Argumentation is everywhere—in congress and courtrooms, in corporate board rooms, at garden club meetings, and in millions of essays, reports, theses, and dissertations written at colleges and universities throughout the world.
It shouldn't be surprising to learn that modern argumentation theory has roots in Greek and Roman thinking. After all, we trace our democratic form of government to these cultures, known also for their genius in philosophy, the fine arts, and science. The Greco-Romans saw argument as a way to settle disputes and discover truth. The goal of argument is to gain your reader's assent to your central proposition, despite active opposition.
Even wise, honest, caring people don't always agree on what is true or is fair. That's why argument is important in academic writing, where students try to convince professors and classmates to accept their ideas, where professors argue with students and with each other.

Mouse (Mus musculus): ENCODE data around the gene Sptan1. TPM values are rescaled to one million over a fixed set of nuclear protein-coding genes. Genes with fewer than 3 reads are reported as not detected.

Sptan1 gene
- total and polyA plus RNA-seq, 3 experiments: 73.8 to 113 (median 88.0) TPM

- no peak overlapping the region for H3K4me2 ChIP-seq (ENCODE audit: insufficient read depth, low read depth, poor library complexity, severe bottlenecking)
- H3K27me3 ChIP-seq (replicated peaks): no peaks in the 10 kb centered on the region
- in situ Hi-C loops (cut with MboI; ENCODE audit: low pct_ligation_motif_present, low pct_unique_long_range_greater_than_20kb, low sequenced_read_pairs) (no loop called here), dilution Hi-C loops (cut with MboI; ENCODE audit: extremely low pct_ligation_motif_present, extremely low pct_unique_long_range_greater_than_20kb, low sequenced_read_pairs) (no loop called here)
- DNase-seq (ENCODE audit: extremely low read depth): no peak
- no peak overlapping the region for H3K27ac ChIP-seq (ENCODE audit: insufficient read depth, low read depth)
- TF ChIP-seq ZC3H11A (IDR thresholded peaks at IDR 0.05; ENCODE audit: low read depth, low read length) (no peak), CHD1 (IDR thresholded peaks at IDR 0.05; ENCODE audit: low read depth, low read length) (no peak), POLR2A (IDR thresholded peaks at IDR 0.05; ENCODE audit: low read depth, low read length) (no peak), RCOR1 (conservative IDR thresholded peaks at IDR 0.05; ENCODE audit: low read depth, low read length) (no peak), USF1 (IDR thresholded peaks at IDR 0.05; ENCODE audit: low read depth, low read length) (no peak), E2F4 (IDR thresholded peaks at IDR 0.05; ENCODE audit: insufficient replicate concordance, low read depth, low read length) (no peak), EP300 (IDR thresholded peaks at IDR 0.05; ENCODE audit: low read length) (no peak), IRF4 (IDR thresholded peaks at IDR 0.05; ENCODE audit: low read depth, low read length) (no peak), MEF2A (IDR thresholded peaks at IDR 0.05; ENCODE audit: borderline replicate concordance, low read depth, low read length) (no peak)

We argue not because we're angry, but because arguing causes us to examine our own and others' ideas carefully. It causes us to weigh conflicting claims; to make judgments about the nature of evidence and the methods of investigation; to state our thoughts clearly, accurately, and honestly; to consider, respectfully and critically, the ideas of others.